19

Write down everything you do. Don't kid yourself into thinking "I don't have to write this down, I'll remember", because you won't remember. The better you are about this, the easier it will be to do things repeatably. What temperature did you mash at? (not what temperature did the recipe say to mash at). What was the {pre,post} boil gravity, What was ...


14

In the January/February 2012 issue of Zymurgy there was an article on this very subject. The author gets into the detailed math of of heat transfer and then tries 6 approaches to using an immersion chiller to see which works best. His result was that the chiller worked best with the highest water pressure, and that swirling the chiller in the wort chilled ...


11

Thick mouthfeel and body can come from a few sources and even more methods to manipulate them. Most how to brew books have an entire section dedicated to the topic. But here's some bullet points to piont you in the right direction for further reading. Thicker body is from protients, unfermentables and starch. Protiens: These are manipulated with the grain ...


10

Repitition, Repitition, Repitition The biggest leap in quality and consistency for myself was setting up an area where the brewing process becomes routine. This has many benifits, the biggest of which is an increase on success rate for a clean, uninfected home brew. Think of it as almost a production line. I'm lucky enough to have a room i can dedicate ...


10

It really depends on what you're after. Traditionally, dried bitter orange peel is added late in the boil for bitterness. Dried or fresh sweet orange peel can be added late in the boil for a bit of flavor, and fresh sweet orange peel can be added to the secondary for aroma. So, you need to think about and define what it is you want the orange peel to do ...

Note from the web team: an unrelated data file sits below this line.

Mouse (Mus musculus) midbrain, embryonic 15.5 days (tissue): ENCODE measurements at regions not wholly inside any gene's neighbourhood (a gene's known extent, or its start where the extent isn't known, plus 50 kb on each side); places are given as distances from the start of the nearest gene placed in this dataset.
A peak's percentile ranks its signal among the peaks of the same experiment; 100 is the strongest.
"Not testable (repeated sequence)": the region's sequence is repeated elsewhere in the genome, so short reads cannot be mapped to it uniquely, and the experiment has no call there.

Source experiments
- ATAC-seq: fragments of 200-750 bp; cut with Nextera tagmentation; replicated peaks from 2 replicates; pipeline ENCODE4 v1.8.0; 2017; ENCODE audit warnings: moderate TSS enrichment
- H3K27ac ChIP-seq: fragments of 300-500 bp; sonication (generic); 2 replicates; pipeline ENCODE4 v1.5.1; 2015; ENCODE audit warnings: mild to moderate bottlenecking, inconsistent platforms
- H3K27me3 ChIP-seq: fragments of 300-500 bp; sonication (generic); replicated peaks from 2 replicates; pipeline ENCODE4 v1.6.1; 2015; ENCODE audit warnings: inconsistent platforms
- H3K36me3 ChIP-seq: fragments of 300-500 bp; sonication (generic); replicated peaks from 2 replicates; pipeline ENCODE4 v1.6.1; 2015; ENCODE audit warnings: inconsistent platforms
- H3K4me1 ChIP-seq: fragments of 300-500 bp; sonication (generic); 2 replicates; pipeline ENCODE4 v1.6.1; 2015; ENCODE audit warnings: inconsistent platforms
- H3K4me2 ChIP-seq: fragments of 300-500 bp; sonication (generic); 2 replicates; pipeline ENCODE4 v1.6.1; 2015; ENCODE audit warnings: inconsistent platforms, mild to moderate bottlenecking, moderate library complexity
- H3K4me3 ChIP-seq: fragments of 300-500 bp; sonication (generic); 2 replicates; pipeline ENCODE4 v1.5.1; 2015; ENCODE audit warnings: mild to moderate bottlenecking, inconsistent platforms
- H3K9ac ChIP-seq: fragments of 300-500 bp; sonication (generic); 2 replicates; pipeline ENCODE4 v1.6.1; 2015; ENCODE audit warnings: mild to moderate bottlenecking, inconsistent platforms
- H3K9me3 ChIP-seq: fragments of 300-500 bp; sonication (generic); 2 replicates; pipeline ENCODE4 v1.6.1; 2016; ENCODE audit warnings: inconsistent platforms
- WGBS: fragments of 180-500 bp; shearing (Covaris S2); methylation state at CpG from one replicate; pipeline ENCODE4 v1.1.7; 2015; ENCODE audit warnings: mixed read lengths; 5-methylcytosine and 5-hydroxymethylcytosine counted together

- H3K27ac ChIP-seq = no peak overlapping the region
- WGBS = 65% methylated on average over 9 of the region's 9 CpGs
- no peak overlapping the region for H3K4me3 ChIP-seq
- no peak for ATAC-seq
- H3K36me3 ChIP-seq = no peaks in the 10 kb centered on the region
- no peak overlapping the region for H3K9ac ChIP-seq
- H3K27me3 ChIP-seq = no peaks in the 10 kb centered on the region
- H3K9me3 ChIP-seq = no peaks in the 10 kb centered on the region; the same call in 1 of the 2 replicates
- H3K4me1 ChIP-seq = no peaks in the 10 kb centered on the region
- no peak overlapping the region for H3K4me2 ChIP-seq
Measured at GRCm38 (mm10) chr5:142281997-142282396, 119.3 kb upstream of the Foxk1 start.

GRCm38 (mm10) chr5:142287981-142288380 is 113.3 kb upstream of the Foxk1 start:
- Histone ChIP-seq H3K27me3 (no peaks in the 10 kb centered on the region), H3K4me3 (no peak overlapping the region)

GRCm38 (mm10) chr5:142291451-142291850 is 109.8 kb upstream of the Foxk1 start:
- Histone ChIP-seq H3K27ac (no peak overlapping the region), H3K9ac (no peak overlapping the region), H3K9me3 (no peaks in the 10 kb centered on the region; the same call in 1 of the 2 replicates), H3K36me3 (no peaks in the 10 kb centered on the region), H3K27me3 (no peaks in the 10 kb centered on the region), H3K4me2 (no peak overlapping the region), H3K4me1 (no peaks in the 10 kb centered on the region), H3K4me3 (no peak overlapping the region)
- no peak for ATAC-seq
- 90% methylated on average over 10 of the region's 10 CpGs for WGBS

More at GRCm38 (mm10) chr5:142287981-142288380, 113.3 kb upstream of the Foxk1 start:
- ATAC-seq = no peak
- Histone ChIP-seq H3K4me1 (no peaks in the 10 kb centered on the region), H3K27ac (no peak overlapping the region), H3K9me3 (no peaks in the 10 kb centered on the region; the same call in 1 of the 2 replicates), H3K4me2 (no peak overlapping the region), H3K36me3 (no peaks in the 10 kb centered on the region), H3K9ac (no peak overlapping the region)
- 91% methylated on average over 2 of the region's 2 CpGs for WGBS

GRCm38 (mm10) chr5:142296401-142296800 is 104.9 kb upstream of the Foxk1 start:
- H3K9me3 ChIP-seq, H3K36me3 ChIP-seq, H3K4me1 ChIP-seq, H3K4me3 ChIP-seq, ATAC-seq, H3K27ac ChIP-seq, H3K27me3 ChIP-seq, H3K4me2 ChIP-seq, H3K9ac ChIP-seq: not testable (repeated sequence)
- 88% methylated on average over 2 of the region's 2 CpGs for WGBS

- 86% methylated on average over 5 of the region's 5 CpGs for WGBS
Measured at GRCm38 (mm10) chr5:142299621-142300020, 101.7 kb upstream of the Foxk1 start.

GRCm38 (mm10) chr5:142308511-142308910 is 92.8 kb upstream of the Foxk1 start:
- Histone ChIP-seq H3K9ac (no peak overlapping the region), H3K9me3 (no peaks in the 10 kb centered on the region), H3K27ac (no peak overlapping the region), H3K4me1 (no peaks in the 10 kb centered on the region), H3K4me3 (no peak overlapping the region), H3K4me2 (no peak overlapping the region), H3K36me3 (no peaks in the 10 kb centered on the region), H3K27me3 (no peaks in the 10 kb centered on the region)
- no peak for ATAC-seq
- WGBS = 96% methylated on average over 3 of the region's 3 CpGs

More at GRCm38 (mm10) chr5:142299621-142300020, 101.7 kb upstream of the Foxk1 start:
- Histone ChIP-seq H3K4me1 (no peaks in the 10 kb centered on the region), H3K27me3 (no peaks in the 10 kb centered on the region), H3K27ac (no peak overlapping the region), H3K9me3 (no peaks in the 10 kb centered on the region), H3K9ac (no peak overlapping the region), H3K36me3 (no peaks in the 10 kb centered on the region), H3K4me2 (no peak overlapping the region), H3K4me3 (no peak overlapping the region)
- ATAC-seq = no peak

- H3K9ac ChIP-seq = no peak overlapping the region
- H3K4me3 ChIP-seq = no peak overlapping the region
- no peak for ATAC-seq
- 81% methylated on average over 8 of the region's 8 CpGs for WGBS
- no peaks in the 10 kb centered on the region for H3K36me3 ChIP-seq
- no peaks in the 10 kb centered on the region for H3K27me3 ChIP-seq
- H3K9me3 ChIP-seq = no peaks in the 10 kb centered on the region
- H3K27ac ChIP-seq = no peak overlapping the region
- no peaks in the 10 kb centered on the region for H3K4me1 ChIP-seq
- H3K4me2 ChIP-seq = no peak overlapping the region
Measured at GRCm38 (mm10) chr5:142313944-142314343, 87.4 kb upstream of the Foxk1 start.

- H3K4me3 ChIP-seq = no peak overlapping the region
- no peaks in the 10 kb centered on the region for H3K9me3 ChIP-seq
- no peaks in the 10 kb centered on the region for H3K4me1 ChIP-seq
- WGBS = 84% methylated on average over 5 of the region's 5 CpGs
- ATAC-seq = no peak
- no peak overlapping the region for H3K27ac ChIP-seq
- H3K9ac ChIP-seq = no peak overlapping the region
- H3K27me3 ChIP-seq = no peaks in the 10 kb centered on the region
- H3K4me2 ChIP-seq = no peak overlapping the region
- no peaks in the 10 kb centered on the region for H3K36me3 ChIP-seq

9

To quote from http://www.wyeastlab.com/hb_oxygenation.cfm: It was concluded that pumping compressed air through a stone is not an efficient way to provide adequate levels of DO. Traditional splashing and shaking, although laborious, is fairly efficient at dissolving up to 8 ppm oxygen. To increase levels of oxygen, the carboy headspace can be purged with ...


9

DorkRawk, Some 'adjuncts' (vanilla, coffee, juniper, other alcohols) can be added to the end of the boil but I would say most adjuncts should be separately sanitized, pastuerized, or boiled and then added to secondary after transfer from primary rather than added to the end of the boil. Vanilla extract in particular would experience significant boil-off if ...


9

For cleaning, I rinse bottles with hot water immediately after pouring them out into my glass. They don't need any sort of washing with soap at that point. I keep them off to the side until I have a whole bunch ready for de-labeling, which is an overnight soak in a sink full of PBW. Most labels just slide right off the next day. A quick rinse and the bottles ...


9

I give fermentation 4-5 days at 63°F, then bump up the temp to 70-72°F for maybe another 3 days. Then I crash to 33°F for 3-5 days until the beer clears.


8

In my experience it can differ between maltsters, but Weyermann offers both PDF and video instructions on opening their bags (the video is pretty awesome), which are fairly applicable to other brands of malt. ~edit~ There's also this video. ~another edit~ My own personal method for this, which I find works pretty much 100% of the time, with any bag: ...